I live in a fairly rural place, and we have an oil furnace, some electric heat, and a wood stove. I’ve heard that wood burns pretty cleanly, but it doesn’t look like it compared with what comes out of the oil-furnace chimney. Of course, wood doesn’t have to be refined, and it comes from only a few dozen miles away. It’s getting chilly: Should I be heating my home with firewood?
It’s not just old-timey nostalgics who are mulling this question. Sales of wood stoves are up 55 percent over last season as consumers look for a greener and a cheaper alternative to oil and gas.
So how does the green case for wood stack up? The argument centers on the fact that wood is a renewable resource: When you chop down a tree for firewood, you can easily plant one to replace it. (It would take millions of years to replace spent fossil fuel.) Mile for mile, transporting firewood can be pretty energy-intensive since it’s so bulky, but you are far more likely to have wood in your backyard (literally!) than you are to be located in close proximity to natural gas reserves.
But a “burn local” movement won’t do much to help the environment if your stove starts spitting out toxic fumes. In some communities, wood smoke accounts for as much as 82 percent of particulate matter—tiny particles that can cause serious respiratory problems—emitted during the winter. Moreover, because that smoke is being produced right in (or outside) your house, the probability of exposure is greater—and that can have significant health effects. Existing research suggests that young children living in homes heated by wood-burning stoves “had a greater occurrence of moderate and severe chronic respiratory symptoms” than children in homes without those stoves. And it’s not just that these particulates might be hard on your lungs: Wood smoke has high concentrations of toxic chemicals like benzene, formaldehyde, and polycyclic aromatic hydrocarbons, all of which are considered possible carcinogens by the Centers for Disease Control and Prevention.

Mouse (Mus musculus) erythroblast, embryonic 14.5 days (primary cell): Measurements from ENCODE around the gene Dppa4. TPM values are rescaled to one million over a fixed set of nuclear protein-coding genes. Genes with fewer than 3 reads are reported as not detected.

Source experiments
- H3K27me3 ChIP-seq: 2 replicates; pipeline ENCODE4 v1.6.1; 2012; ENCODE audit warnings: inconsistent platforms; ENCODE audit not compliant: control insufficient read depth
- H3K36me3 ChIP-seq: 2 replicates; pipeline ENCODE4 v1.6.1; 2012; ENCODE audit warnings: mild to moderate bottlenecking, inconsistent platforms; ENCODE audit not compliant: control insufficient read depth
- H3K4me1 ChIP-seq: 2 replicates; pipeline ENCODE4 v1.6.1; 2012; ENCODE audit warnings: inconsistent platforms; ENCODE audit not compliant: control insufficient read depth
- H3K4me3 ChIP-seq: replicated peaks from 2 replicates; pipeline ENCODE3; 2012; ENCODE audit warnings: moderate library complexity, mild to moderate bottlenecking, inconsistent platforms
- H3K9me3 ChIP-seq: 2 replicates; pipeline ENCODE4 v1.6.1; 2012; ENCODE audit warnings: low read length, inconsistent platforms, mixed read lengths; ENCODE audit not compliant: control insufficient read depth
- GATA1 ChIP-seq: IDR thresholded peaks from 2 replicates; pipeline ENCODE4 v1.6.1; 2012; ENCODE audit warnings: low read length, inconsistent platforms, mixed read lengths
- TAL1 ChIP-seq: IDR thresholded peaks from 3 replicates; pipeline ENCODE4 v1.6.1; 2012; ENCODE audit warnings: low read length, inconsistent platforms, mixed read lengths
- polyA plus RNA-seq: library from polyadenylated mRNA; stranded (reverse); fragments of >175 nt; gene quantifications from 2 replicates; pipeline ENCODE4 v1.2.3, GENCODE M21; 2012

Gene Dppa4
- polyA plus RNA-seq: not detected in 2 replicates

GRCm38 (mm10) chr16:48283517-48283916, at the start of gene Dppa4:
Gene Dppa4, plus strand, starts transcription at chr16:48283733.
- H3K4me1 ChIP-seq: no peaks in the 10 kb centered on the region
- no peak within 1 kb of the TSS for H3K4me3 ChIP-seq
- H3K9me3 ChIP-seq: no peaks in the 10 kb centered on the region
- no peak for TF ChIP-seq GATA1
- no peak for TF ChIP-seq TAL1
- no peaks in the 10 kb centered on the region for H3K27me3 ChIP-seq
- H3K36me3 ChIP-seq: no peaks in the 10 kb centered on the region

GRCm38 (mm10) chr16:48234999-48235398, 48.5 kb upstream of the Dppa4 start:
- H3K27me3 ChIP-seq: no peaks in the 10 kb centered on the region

The good news is that the most modern stoves—which must be manufactured under EPA requirements—are a good deal cleaner than the old models. But while the new versions cut down on emissions by more than two-thirds, they can still produce particulate matter concentrations about 100 times greater than oil or gas furnaces. And outdoor wood boilers—which have become more popular in recent years—are typically even bigger emitters than stoves.
What about greenhouse gases? All in all, using wood to heat your home is generally considered to cut down on the emissions that cause global warming. There’s some debate about how to figure the carbon footprint of burning wood: After all, a tree releases carbon when it decomposes anyway, so it’s conceivable that putting wood in the stove is more or less carbon-neutral. On the other hand, if we cut down trees faster than they are replaced, there’s a net reduction in carbon sinks that sequester carbon dioxide. And when a tree decomposes, some of that carbon is absorbed by the soil; when you burn wood, virtually all of it will end up in the atmosphere. Still, as long as your firewood is farmed sustainably, heating by wood is less likely to contribute to heating the earth. Researchers estimate that, in total, wood may produce between three times and 10 times fewer greenhouse gas emissions per unit of heat than other energy sources.
So, is wood worth it? Taking everything into account, the Lantern doesn’t recommend switching over to wood for environmental reasons. If you want to cut down on your greenhouse gas emissions, there are better ways of doing it—from changing your transportation habits to your diet—that won’t involve pumping those other pollutants into the air. Instead of changing your source of fuel, you may want to think about how you might get by with less heat to begin with; to start, you can turn down the thermostat by a few degrees or improve your insulation.
Of course, if memories of the hearth or a surplus of kindling have driven you to a wood burner, make sure you’re using an EPA-certified stove manufactured after 1992 to cut down on your particulate emissions. (For other tips on how to use a wood stove in a greener way, this is a good source.) After all, where there’s fire, there will be smoke—but it doesn’t have to be quite as bad for the environment as it used to be.
Is there an environmental quandary that’s been keeping you up at night? Send it to firstname.lastname@example.org, and check this space every Tuesday.